Concordance therapy: An intervention to help older people take antidepressants

Higgins, N. and Livingston, Gill and Katona, Cornelius (2004) Concordance therapy: An intervention to help older people take antidepressants. Journal of Affective Disorders, 81 (3). pp. 287-291. ISSN 0165-0327. (The full text of this publication is not currently available from this repository. You may be able to access a copy if URLs are provided)

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Official URL
http://dx.doi.org/10.1016/j.jad.2003.07.004

Abstract

Background: Older people often do not adhere fully to antidepressant medication. Compliance Therapy improves adherence with antipsychotic medication. Objective: To adapt Compliance Therapy for use in older depressed patients, to pilot this 'Concordance Therapy' for feasibility and acceptability and to gain preliminary indications of its efficacy. Methods: Randomised controlled trial (RCT). Setting: Psychiatric services for older people in North London and Essex. Participants: A total of 19 older depressed patients. Intervention: 10 patients received Concordance Therapy over 3-4 sessions. Control: 9 patients received treatment as usual. Main outcome measure: medication adherence at 1 month. Secondary outcome measures: medication adherence at 3 months; depression severity, beliefs about medication, quality of life at 1 and 3 months; patient feedback about the therapy. Results: The therapy was acceptable to patients. Intervention patients were more likely to take antidepressants, had a higher quality of life, had less depressive symptomatology and were less likely to be cases of depression at 1 month. Beliefs around antidepressants at 1 month were more positive in the intervention group but this was not the case for medication in general. Limitations: As a pilot, patient numbers were small and the findings did not reach statistical significance. Three patients (1 intervention, 2 control) were in hospital and therefore offered medication at follow-up. Conclusion: Concordance Therapy for older people prescribed antidepressants is acceptable and feasible and shows sufficient promise of efficacy to justify an adequately powered RCT.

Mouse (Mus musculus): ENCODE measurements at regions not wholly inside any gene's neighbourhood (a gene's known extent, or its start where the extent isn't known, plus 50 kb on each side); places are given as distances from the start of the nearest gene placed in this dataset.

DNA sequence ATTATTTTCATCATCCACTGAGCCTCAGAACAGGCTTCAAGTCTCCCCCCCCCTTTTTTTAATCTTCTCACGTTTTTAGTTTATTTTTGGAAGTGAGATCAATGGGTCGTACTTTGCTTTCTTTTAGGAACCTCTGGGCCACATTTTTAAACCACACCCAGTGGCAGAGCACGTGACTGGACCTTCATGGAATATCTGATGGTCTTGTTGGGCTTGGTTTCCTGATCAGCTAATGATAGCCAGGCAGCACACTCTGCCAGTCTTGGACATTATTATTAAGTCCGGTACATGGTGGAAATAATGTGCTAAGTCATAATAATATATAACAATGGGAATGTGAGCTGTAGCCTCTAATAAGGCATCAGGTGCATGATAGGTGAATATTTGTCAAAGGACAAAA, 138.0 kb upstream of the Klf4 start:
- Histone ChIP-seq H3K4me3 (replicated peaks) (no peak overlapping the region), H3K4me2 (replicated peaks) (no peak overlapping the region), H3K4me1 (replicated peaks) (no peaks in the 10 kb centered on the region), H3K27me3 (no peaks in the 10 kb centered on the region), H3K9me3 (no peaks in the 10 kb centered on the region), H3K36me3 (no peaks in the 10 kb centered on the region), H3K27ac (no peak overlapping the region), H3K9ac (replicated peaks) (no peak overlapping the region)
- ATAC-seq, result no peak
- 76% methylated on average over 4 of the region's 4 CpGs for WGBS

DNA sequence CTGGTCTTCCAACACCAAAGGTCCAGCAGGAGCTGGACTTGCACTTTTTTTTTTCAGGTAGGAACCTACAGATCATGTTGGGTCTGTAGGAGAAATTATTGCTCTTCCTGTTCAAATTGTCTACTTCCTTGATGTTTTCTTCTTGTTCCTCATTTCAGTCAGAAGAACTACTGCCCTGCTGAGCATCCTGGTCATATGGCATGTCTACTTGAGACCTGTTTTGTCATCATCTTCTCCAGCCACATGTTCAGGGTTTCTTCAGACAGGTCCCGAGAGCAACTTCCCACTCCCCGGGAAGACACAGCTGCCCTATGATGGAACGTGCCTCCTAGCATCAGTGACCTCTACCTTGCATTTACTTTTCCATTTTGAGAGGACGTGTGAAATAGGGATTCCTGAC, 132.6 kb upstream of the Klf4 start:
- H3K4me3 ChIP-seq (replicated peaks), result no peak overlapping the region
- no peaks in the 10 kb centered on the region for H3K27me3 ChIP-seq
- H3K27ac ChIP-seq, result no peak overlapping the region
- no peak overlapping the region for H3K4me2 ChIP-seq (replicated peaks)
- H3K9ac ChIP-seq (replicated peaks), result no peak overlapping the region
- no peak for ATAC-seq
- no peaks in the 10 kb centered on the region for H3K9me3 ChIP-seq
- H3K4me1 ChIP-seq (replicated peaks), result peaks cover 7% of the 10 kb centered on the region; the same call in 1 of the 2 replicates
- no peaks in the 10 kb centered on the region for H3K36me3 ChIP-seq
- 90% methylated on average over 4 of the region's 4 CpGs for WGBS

Item Type: Article
Uncontrolled keywords: older people depression antidepressants adherence concordance compliance
Subjects: R Medicine
Divisions: Faculties > Science Technology and Medical Studies > Kent Institute of Medicine and Health Sciences (KIMHS)
Depositing User: M.P. Stone
Date Deposited: 24 Sep 2008 16:05
Last Modified: 28 May 2014 07:47
Resource URI: https://kar.kent.ac.uk/id/eprint/12122 (The current URI for this page, for reference purposes)
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